A furnace may begin overheating if dust and contaminants are getting into the engine. There may also be a lack of usable air being allowed into the furnace that can be heated up and distributed. If a furnace begins to blow warm air that gradually cools until it stops blowing anything out at all, the furnace may be overheating. The system protects itself by lowering its internal temperature and eventually shutting down. This problem can usually be fixed by switching out the filter. If this issue persists or worsens, a professional should be called to provide expert advice and maintenance.
6. Dirty Flame Sensor
Flame sensors help the furnace determine that it has heated enough air for the home and that it can shut off until it’s needed again. If this sensor becomes dirty or damaged, it can stop the furnace from heating any of the air that’s being distributed around the home. There are many little parts inside a furnace that work to keep combustion gases contained and safe, hot air pumped around the home. While many of these individual parts are inexpensive, they should only be maintained by professional technicians who understand the machine and can safely make the repair.
7. Worn-Out Parts
Most furnaces will need to be replaced in the home about 10 to 20 years after they’ve been installed. It’s common that parts will slowly wear out or become damaged over time as the furnace is used. These parts, like the gas valves or the thermocouples, can cause the furnace to function less efficiently overall, can damage other parts, and can increase the risk of gas leaks. Blowing out cold air may be an indication of a bigger issue with the furnace that should be addressed as soon as possible to prevent more damage.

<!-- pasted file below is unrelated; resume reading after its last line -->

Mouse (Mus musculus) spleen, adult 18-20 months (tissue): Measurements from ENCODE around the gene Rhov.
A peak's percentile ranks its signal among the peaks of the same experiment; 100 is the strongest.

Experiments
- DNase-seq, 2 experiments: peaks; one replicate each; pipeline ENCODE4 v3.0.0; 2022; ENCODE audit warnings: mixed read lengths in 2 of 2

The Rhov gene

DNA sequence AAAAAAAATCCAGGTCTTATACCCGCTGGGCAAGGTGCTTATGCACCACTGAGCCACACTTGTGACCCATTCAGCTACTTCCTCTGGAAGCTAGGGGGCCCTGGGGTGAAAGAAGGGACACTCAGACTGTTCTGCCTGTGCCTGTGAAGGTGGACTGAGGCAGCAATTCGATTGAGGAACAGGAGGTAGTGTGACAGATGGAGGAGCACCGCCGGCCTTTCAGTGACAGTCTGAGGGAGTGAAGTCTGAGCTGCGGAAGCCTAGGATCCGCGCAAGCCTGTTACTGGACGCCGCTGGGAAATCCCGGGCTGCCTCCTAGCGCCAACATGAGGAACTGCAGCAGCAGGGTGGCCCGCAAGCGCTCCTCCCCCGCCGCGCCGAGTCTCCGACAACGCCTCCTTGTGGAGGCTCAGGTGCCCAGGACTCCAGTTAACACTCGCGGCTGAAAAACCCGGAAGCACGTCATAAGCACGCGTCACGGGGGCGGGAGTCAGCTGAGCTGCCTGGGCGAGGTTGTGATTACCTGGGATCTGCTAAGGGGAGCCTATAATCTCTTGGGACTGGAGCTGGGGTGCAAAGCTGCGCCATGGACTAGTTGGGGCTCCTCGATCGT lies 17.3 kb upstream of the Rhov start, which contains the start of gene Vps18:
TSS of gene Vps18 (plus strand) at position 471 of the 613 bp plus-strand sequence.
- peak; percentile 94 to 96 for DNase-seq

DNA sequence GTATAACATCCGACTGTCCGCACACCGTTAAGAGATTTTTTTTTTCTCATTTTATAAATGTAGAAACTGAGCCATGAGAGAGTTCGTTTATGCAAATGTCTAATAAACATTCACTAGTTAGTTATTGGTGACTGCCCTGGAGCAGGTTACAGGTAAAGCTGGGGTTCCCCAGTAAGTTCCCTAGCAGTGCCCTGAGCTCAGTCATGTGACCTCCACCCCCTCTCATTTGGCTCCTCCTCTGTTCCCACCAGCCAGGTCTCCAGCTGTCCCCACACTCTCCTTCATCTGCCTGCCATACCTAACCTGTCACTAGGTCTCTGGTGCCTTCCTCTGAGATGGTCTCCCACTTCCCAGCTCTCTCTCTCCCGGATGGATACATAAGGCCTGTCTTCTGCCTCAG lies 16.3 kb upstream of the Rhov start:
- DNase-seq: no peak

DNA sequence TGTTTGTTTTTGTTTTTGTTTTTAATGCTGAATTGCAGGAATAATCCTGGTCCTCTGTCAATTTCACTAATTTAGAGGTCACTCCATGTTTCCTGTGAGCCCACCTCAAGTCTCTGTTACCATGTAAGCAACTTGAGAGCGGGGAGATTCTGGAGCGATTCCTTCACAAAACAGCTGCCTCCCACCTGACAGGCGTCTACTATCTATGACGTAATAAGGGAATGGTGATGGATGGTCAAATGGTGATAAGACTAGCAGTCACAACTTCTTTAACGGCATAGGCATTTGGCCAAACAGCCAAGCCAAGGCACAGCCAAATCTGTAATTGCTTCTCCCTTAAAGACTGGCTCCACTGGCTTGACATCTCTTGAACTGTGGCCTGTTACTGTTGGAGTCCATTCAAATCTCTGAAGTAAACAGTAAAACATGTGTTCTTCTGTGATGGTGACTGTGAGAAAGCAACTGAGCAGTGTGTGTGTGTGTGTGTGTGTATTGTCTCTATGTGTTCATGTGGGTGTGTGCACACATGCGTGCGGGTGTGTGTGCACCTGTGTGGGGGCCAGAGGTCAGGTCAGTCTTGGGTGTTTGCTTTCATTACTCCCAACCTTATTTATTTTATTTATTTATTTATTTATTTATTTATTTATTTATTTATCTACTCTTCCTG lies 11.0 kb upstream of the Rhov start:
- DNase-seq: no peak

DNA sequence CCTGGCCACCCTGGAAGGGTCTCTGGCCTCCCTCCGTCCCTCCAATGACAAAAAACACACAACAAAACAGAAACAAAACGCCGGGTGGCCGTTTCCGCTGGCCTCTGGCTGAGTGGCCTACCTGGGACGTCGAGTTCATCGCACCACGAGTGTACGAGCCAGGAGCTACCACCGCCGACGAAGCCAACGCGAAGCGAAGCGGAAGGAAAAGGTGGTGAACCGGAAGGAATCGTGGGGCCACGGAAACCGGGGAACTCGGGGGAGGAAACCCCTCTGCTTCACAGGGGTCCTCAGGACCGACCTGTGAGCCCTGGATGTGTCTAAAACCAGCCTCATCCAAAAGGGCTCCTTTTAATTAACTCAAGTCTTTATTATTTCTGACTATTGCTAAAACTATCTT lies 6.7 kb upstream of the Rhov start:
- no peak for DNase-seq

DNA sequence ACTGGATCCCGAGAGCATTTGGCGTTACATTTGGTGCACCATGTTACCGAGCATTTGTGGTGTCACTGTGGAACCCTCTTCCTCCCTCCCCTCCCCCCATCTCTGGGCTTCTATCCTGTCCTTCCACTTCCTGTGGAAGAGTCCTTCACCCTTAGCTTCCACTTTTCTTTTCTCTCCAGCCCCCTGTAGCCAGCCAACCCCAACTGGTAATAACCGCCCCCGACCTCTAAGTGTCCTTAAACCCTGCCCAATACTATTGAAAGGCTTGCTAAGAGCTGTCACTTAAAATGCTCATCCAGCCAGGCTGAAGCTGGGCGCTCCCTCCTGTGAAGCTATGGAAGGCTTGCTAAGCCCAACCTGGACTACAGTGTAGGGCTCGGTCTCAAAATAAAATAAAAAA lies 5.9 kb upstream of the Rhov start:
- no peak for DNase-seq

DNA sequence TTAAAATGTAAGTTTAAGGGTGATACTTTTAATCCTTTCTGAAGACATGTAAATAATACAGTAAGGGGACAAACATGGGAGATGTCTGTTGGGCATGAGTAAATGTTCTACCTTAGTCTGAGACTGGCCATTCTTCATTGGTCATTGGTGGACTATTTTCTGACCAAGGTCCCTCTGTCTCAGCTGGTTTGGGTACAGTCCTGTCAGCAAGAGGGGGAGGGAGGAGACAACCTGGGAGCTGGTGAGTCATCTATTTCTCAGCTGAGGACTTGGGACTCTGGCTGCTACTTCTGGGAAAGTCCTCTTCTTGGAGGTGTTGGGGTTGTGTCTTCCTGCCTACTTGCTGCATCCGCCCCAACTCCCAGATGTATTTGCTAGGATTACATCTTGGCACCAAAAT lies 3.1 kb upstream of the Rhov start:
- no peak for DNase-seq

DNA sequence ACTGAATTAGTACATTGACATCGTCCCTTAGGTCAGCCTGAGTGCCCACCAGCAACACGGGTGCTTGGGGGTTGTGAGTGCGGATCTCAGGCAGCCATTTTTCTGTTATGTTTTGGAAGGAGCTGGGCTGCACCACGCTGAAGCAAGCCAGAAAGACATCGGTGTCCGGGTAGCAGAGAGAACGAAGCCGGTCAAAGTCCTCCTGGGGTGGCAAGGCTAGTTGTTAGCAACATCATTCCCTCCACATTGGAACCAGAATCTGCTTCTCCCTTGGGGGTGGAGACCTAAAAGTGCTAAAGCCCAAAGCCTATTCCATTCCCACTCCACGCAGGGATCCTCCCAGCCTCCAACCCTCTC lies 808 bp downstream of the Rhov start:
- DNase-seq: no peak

8. Damaged Gas Line
A damaged gas line can be difficult to notice at first but will affect the entire home. If you’ve worked through the other common furnace issues and are still having problems with cold air, it could be because the furnace isn’t receiving enough gas to properly heat the home. Furnaces often have a safety feature that will prompt them to turn off if the gas supply is insufficient. This feature will leave the fan in the furnace on, which will then blow cold air through the home. You should always be on the lookout for any indication of a natural gas leak and call a professional technician to avoid putting you or your family in an unsafe home environment.
9. Improper Installation/Maintenance
It can be difficult for untrained individuals to properly remove, install, or provide maintenance to a furnace. Many parts can be damaged during the process, leading to function problems like cold air from the vents, drafty rooms, and overheated furnaces. Your best option when preparing to remodel the home with a new HVAC system is to trust a professional who is trained and certified in installation and repair.
Black-Haak is a family-owned and -operated business that provides excellent service to Fox Valley, WI, and the surrounding areas. We can help you with all your heating, cooling, electrical, and plumbing needs with our certified and experienced technicians. Our goal is to provide superior customer service while ensuring your home and business are properly heated and maintained.
All of our technicians have formal education in the field as well as several years of experience to ensure they can meet all your needs with a smile and an explanation. Trust Black-Haak for all your home and business needs in Fox Valley and its surrounding areas.